How to get a good reputation—deserved or not!—and why we care what other people think. Why does a fish only bite another fish if no one else is watching? Why do people overshare online? Why do some people meet trivial insults with extreme violence? Why do so many gods have multiple eyes?
In People Will Talk, science writer John Whitfield shows how reputation helps answer all of these questions, and more. What is the secret to getting get a good reputation? Unfortunately, there's more to reputation than being a good person or being good at what you do. Your reputation belongs to other people, and it's created by what they say about you behind your back. You have a good reputation only if you have a strong social network—a large and close-knit network of friends, family, and allies—to spread good news about you and shout down ugly rumours.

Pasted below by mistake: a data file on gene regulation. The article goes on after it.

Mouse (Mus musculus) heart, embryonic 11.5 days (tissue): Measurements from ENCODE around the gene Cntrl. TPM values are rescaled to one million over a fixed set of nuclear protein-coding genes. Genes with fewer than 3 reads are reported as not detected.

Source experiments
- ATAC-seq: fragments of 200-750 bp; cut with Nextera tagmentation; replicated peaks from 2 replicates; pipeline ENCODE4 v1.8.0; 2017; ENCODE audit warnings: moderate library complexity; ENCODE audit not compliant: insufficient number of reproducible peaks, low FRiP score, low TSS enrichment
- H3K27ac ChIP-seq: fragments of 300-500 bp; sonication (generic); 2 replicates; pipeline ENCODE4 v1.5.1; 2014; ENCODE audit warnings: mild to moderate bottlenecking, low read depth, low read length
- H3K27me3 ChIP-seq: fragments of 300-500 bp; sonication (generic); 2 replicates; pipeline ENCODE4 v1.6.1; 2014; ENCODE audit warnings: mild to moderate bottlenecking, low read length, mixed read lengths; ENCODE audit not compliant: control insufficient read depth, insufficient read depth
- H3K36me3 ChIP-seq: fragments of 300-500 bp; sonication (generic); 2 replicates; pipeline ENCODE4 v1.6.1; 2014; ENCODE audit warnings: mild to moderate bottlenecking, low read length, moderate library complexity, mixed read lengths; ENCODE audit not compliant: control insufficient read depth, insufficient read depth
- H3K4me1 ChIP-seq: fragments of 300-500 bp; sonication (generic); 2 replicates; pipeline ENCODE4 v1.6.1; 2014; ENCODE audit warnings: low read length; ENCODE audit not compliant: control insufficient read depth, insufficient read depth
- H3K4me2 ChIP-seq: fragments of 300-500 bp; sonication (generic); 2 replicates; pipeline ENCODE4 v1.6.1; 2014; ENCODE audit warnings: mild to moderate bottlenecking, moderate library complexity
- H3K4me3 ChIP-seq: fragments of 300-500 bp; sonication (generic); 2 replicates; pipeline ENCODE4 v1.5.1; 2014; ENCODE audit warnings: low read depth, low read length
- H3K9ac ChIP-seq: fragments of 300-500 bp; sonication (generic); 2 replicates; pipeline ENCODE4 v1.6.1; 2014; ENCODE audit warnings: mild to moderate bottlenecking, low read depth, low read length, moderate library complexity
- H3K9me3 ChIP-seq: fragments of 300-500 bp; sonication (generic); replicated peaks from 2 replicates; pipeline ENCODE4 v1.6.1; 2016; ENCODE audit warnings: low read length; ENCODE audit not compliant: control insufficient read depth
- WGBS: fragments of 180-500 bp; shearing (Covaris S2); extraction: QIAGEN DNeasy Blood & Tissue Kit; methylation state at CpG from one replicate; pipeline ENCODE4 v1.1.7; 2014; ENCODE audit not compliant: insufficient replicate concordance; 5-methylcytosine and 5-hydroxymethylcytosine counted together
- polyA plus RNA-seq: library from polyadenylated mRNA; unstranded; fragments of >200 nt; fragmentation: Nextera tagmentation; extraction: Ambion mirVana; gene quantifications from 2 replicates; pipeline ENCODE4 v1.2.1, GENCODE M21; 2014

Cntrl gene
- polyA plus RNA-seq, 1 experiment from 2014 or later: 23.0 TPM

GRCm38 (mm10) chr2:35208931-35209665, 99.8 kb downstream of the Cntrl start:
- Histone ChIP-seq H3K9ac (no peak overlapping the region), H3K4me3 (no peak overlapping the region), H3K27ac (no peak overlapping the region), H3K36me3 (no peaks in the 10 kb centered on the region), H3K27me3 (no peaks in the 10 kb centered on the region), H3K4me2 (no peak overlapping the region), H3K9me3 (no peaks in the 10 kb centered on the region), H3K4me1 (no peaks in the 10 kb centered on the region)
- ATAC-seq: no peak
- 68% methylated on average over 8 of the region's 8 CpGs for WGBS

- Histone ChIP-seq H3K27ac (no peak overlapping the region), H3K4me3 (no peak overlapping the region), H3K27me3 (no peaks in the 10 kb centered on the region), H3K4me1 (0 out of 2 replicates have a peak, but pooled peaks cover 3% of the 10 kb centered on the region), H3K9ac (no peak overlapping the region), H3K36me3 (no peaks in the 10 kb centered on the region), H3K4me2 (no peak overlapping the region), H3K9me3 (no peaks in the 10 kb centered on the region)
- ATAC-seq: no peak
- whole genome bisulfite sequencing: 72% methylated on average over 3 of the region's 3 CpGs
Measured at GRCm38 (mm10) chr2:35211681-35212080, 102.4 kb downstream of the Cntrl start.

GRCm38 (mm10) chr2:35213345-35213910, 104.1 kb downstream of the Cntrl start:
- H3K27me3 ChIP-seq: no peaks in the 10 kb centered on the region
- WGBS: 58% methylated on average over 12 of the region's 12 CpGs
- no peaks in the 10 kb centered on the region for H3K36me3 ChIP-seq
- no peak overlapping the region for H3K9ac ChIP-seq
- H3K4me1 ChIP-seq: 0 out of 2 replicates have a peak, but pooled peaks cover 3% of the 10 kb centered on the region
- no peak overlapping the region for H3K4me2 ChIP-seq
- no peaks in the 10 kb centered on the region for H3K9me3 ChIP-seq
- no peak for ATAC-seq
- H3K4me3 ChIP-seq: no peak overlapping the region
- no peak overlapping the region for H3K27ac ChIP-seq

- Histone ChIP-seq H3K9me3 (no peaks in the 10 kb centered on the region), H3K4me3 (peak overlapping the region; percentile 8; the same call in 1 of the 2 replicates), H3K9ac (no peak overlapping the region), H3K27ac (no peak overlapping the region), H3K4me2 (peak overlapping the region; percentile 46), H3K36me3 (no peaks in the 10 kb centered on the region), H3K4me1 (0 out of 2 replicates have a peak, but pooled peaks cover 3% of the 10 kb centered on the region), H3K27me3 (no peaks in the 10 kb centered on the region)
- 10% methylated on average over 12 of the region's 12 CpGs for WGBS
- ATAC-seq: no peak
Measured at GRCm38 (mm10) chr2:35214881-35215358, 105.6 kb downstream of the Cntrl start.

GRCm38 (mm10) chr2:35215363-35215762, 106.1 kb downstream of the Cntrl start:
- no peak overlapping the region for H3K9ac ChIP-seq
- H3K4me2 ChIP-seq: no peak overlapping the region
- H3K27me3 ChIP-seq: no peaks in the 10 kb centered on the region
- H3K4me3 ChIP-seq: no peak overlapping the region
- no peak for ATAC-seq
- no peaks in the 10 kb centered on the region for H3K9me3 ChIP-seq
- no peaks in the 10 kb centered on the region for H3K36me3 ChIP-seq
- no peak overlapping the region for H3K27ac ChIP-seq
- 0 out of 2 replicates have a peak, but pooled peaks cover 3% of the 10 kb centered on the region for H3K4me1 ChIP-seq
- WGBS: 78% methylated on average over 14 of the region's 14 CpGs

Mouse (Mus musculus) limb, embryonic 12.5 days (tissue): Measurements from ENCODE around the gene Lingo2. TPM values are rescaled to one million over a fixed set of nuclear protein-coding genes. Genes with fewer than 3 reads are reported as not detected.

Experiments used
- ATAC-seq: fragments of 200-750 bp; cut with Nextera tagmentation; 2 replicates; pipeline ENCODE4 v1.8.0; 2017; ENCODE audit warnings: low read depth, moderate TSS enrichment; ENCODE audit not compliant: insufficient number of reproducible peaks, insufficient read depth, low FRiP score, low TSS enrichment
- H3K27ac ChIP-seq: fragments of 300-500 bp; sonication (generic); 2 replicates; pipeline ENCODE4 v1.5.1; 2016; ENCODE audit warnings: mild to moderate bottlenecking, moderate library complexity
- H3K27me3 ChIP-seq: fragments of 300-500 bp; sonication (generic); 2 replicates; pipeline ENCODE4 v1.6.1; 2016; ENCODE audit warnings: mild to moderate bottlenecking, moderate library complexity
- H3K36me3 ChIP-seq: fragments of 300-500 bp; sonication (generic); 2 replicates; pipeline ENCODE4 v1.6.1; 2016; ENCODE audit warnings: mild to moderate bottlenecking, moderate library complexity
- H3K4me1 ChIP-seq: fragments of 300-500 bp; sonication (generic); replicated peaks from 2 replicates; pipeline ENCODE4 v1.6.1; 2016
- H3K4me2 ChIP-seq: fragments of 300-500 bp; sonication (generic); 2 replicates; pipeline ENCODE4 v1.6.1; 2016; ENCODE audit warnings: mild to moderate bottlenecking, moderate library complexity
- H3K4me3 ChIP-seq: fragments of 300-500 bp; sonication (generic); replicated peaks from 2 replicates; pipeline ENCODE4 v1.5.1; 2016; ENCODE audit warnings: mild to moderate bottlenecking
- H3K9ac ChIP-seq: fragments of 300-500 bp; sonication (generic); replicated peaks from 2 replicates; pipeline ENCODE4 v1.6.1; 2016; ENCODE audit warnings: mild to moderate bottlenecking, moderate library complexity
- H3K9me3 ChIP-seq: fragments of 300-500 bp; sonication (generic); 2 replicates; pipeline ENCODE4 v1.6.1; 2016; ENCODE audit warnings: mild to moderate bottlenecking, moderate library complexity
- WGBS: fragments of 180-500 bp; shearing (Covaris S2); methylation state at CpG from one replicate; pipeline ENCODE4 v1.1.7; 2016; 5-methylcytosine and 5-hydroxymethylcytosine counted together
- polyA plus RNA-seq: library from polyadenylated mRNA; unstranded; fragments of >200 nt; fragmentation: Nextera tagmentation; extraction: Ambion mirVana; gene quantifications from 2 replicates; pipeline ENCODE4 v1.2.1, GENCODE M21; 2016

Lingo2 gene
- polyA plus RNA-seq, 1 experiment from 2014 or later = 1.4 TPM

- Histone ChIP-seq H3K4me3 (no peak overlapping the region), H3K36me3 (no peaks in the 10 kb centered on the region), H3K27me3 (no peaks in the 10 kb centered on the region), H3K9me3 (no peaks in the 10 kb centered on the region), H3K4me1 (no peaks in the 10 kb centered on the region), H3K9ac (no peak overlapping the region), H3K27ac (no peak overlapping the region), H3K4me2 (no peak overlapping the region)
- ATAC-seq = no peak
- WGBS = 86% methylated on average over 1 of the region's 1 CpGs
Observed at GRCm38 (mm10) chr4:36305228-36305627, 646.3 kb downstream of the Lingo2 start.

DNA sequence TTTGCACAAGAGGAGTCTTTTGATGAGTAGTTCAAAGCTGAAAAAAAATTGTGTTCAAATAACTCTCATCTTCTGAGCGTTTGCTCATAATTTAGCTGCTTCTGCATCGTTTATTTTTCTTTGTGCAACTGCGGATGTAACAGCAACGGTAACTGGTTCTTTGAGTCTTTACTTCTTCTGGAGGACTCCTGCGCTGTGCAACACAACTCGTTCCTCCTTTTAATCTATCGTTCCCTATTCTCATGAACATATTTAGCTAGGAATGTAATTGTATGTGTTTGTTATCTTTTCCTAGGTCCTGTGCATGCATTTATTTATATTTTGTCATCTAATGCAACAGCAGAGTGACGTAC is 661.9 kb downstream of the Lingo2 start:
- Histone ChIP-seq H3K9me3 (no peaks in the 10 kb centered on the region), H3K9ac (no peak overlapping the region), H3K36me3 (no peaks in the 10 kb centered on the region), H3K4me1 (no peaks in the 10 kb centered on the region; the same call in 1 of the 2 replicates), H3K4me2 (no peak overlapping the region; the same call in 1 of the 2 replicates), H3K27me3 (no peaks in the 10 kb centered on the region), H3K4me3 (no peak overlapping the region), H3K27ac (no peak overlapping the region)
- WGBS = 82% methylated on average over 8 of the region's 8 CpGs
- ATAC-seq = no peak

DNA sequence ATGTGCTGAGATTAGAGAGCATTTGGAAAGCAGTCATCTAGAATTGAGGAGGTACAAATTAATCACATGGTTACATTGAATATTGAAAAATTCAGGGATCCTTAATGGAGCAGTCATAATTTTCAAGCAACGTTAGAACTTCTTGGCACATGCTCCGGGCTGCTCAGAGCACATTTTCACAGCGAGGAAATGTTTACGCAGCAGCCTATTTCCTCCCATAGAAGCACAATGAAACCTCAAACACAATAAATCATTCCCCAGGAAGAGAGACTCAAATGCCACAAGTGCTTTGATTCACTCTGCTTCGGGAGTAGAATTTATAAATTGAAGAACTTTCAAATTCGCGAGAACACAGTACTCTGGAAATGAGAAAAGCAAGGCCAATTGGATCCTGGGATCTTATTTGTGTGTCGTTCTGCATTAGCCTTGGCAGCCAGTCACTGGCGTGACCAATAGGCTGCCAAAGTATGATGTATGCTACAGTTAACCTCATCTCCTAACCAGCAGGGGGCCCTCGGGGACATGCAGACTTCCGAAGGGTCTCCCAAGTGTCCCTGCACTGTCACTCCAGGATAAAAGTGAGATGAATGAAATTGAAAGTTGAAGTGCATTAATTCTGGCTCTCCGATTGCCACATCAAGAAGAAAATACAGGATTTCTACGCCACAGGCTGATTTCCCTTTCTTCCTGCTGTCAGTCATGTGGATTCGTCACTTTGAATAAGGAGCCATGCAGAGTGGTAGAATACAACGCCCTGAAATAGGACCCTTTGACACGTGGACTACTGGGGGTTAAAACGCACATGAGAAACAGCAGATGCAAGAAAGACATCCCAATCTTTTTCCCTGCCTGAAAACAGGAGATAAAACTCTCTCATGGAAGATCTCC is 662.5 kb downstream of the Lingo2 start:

If you’ve ever wondered why we care about the lives of celebrities, why young men publicly upload to the Internet pictures of themselves engaged in drunken or dangerous antics, how to make the “honour system” a little more widely honoured, how to keep politicians honest, or what keeps gossip going, reputation will give you a clue.
Almost from the moment we are born, we are trying to work out whom we can trust and trying to make others think the best of us. We carry on doing so throughout life, even when we don't realize it, every time we meet another person in business, friendship, or romance; every time we read celebrity gossip; and every time we tweak our Facebook profiles. Whether you’re buying a car or selling one, looking for a job or hiring, asking someone out on a date or deciding whether to accept the invitation, reputation matters. Listen to People Will Talk and discover how to polish your own reputation, understand what you hear about others, and make the most of both.
What listeners say about People Will Talk
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- Amazon Customer
A very interesting take on human interaction
This a very engaging story with some practical take-aways such as how to influence others in a community to participate for the common good and how to punish strategically to improve group cohesion